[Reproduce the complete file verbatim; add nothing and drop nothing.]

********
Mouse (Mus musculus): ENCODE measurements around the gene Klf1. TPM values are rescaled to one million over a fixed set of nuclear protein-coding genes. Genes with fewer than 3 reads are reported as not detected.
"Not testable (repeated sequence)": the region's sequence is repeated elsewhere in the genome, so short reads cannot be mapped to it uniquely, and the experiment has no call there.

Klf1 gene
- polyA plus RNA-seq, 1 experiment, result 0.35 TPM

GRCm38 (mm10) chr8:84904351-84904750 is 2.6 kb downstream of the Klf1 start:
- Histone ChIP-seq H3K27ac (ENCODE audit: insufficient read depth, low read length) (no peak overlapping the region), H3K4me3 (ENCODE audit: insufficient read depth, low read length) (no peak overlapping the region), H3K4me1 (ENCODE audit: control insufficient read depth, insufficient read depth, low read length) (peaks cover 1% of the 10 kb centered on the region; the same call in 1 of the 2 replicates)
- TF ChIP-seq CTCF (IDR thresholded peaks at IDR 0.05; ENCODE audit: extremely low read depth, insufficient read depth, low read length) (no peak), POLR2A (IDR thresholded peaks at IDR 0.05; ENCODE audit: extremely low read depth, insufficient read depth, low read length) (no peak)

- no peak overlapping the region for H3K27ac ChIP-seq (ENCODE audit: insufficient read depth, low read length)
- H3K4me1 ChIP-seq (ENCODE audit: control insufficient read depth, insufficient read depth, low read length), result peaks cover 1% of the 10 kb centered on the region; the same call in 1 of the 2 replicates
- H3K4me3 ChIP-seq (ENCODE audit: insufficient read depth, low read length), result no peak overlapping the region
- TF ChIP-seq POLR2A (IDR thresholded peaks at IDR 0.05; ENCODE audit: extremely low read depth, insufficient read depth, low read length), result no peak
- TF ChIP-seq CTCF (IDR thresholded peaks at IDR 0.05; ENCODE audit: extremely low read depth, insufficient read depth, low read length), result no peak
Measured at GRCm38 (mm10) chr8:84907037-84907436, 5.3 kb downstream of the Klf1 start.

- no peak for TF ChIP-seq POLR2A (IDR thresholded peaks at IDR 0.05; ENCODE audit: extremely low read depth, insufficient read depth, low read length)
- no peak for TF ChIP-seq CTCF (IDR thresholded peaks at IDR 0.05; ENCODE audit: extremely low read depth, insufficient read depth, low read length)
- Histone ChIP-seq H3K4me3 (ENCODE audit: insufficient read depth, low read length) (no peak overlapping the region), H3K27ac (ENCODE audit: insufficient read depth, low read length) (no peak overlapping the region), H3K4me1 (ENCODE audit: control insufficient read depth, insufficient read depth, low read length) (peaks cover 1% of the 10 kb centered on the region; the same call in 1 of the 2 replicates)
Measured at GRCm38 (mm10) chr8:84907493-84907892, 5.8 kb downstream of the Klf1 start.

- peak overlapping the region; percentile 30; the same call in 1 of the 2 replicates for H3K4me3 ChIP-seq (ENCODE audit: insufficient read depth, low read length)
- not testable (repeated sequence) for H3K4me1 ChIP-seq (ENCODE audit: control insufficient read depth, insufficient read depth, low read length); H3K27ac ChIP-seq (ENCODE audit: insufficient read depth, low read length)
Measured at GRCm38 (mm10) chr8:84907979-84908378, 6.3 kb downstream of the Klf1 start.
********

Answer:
Mouse (Mus musculus): ENCODE measurements around the gene Klf1. TPM values are rescaled to one million over a fixed set of nuclear protein-coding genes. Genes with fewer than 3 reads are reported as not detected.
"Not testable (repeated sequence)": the region's sequence is repeated elsewhere in the genome, so short reads cannot be mapped to it uniquely, and the experiment has no call there.

Klf1 gene
- polyA plus RNA-seq, 1 experiment, result 0.35 TPM

GRCm38 (mm10) chr8:84904351-84904750 is 2.6 kb downstream of the Klf1 start:
- Histone ChIP-seq H3K27ac (ENCODE audit: insufficient read depth, low read length) (no peak overlapping the region), H3K4me3 (ENCODE audit: insufficient read depth, low read length) (no peak overlapping the region), H3K4me1 (ENCODE audit: control insufficient read depth, insufficient read depth, low read length) (peaks cover 1% of the 10 kb centered on the region; the same call in 1 of the 2 replicates)
- TF ChIP-seq CTCF (IDR thresholded peaks at IDR 0.05; ENCODE audit: extremely low read depth, insufficient read depth, low read length) (no peak), POLR2A (IDR thresholded peaks at IDR 0.05; ENCODE audit: extremely low read depth, insufficient read depth, low read length) (no peak)

- no peak overlapping the region for H3K27ac ChIP-seq (ENCODE audit: insufficient read depth, low read length)
- H3K4me1 ChIP-seq (ENCODE audit: control insufficient read depth, insufficient read depth, low read length), result peaks cover 1% of the 10 kb centered on the region; the same call in 1 of the 2 replicates
- H3K4me3 ChIP-seq (ENCODE audit: insufficient read depth, low read length), result no peak overlapping the region
- TF ChIP-seq POLR2A (IDR thresholded peaks at IDR 0.05; ENCODE audit: extremely low read depth, insufficient read depth, low read length), result no peak
- TF ChIP-seq CTCF (IDR thresholded peaks at IDR 0.05; ENCODE audit: extremely low read depth, insufficient read depth, low read length), result no peak
Measured at GRCm38 (mm10) chr8:84907037-84907436, 5.3 kb downstream of the Klf1 start.

- no peak for TF ChIP-seq POLR2A (IDR thresholded peaks at IDR 0.05; ENCODE audit: extremely low read depth, insufficient read depth, low read length)
- no peak for TF ChIP-seq CTCF (IDR thresholded peaks at IDR 0.05; ENCODE audit: extremely low read depth, insufficient read depth, low read length)
- Histone ChIP-seq H3K4me3 (ENCODE audit: insufficient read depth, low read length) (no peak overlapping the region), H3K27ac (ENCODE audit: insufficient read depth, low read length) (no peak overlapping the region), H3K4me1 (ENCODE audit: control insufficient read depth, insufficient read depth, low read length) (peaks cover 1% of the 10 kb centered on the region; the same call in 1 of the 2 replicates)
Measured at GRCm38 (mm10) chr8:84907493-84907892, 5.8 kb downstream of the Klf1 start.

- peak overlapping the region; percentile 30; the same call in 1 of the 2 replicates for H3K4me3 ChIP-seq (ENCODE audit: insufficient read depth, low read length)
- not testable (repeated sequence) for H3K4me1 ChIP-seq (ENCODE audit: control insufficient read depth, insufficient read depth, low read length); H3K27ac ChIP-seq (ENCODE audit: insufficient read depth, low read length)
Measured at GRCm38 (mm10) chr8:84907979-84908378, 6.3 kb downstream of the Klf1 start.